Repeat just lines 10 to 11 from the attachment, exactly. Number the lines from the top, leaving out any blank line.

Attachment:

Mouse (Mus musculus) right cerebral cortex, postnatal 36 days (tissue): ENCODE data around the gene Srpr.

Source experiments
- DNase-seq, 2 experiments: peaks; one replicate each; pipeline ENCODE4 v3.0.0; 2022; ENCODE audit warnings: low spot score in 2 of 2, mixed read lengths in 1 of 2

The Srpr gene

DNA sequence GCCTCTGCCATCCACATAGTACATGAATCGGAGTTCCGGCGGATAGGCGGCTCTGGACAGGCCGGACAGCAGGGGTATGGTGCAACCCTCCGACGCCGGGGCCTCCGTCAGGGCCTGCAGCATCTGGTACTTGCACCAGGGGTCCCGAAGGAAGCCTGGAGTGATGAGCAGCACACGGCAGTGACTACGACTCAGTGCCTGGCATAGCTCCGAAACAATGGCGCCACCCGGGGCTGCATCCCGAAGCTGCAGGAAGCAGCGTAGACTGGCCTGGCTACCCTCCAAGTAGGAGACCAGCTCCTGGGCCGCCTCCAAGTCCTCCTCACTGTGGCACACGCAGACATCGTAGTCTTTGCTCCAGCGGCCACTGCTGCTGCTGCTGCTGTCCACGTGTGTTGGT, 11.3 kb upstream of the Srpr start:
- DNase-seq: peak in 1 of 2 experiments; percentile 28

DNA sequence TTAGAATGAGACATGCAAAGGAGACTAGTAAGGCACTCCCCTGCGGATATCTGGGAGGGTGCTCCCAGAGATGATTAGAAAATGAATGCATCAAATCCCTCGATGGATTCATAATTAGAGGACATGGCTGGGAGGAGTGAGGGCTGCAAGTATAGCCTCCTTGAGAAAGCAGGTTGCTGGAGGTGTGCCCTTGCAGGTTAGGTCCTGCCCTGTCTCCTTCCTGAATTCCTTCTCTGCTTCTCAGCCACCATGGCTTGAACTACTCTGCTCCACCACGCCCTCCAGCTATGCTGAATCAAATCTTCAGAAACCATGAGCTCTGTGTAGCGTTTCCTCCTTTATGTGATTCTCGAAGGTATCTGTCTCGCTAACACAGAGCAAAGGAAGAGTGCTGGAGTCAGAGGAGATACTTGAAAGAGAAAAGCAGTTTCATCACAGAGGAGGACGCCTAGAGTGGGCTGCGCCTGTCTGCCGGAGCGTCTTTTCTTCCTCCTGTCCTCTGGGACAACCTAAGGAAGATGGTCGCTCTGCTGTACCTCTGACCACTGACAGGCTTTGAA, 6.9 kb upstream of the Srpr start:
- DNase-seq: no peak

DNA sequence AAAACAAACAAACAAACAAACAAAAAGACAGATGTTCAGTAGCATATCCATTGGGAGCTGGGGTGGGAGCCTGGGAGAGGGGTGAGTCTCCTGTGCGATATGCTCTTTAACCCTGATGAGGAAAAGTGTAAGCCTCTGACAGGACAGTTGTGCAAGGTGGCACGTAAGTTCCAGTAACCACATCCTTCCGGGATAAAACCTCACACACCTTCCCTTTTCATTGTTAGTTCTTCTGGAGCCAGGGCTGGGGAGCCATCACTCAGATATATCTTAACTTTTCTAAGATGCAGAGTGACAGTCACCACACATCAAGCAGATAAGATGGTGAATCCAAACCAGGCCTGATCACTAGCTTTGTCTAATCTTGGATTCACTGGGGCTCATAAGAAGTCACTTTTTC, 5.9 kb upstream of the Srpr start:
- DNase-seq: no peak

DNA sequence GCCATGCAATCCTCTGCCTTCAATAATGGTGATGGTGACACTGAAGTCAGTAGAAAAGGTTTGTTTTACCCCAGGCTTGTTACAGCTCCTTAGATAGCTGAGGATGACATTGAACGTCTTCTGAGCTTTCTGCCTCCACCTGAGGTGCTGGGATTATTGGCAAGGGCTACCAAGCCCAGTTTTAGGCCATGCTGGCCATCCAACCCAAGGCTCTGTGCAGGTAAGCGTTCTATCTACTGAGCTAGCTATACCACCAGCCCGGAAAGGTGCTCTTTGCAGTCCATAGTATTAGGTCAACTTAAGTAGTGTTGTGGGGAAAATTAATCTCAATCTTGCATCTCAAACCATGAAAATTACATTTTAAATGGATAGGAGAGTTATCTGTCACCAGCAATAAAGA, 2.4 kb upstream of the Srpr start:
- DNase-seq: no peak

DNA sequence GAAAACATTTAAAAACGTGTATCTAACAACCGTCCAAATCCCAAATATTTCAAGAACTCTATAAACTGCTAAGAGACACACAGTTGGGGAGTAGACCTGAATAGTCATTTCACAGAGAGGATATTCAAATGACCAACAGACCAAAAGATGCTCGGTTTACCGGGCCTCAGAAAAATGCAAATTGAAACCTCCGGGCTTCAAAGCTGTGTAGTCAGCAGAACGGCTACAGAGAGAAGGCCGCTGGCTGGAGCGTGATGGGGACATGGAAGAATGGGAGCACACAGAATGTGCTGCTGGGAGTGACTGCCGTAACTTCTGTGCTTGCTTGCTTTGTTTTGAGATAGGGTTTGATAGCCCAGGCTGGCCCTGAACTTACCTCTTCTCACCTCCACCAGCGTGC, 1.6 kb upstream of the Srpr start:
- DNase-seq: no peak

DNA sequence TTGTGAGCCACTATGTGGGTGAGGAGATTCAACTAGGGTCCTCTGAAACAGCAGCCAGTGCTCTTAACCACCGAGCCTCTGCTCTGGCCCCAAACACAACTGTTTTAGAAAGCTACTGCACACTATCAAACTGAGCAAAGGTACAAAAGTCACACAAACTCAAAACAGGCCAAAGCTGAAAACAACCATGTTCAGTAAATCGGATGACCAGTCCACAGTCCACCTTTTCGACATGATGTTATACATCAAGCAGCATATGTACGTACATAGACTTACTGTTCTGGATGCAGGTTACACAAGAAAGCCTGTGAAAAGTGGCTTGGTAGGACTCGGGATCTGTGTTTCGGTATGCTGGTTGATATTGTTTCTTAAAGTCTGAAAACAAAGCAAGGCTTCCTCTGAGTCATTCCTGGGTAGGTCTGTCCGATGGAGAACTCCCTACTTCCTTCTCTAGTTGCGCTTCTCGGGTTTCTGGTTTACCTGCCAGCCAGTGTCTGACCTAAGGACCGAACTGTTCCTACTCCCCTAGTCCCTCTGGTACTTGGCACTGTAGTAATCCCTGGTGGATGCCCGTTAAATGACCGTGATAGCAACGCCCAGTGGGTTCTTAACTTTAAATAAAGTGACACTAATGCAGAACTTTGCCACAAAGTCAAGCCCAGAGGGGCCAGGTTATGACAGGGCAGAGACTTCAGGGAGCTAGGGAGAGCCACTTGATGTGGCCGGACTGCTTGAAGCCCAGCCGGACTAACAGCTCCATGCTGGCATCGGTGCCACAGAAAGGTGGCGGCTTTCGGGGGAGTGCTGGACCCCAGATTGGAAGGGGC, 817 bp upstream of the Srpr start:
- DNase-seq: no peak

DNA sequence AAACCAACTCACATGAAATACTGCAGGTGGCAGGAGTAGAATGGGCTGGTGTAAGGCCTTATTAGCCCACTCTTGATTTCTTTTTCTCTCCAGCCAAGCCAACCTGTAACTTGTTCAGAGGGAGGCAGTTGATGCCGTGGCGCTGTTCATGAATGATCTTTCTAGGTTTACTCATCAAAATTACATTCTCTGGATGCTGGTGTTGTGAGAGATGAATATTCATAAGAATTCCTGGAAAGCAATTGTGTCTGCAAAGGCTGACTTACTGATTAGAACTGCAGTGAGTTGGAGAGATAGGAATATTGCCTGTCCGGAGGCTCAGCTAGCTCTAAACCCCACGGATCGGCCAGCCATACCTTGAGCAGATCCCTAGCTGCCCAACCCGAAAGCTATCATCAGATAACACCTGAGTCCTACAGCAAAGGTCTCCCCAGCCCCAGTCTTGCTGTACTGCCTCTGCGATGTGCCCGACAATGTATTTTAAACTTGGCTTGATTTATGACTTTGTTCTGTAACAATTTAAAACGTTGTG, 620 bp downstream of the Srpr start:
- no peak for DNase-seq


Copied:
- DNase-seq: no peak

DNA sequence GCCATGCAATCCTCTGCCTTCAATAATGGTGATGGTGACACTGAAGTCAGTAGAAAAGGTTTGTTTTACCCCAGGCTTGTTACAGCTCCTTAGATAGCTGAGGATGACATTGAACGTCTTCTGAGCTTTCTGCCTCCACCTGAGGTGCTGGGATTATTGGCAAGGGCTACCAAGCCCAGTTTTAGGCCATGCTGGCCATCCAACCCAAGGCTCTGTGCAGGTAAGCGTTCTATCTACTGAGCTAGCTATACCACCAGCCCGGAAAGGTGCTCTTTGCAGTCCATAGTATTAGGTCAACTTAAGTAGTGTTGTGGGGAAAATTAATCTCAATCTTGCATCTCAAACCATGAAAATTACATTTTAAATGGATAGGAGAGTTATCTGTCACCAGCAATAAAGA, 2.4 kb upstream of the Srpr start: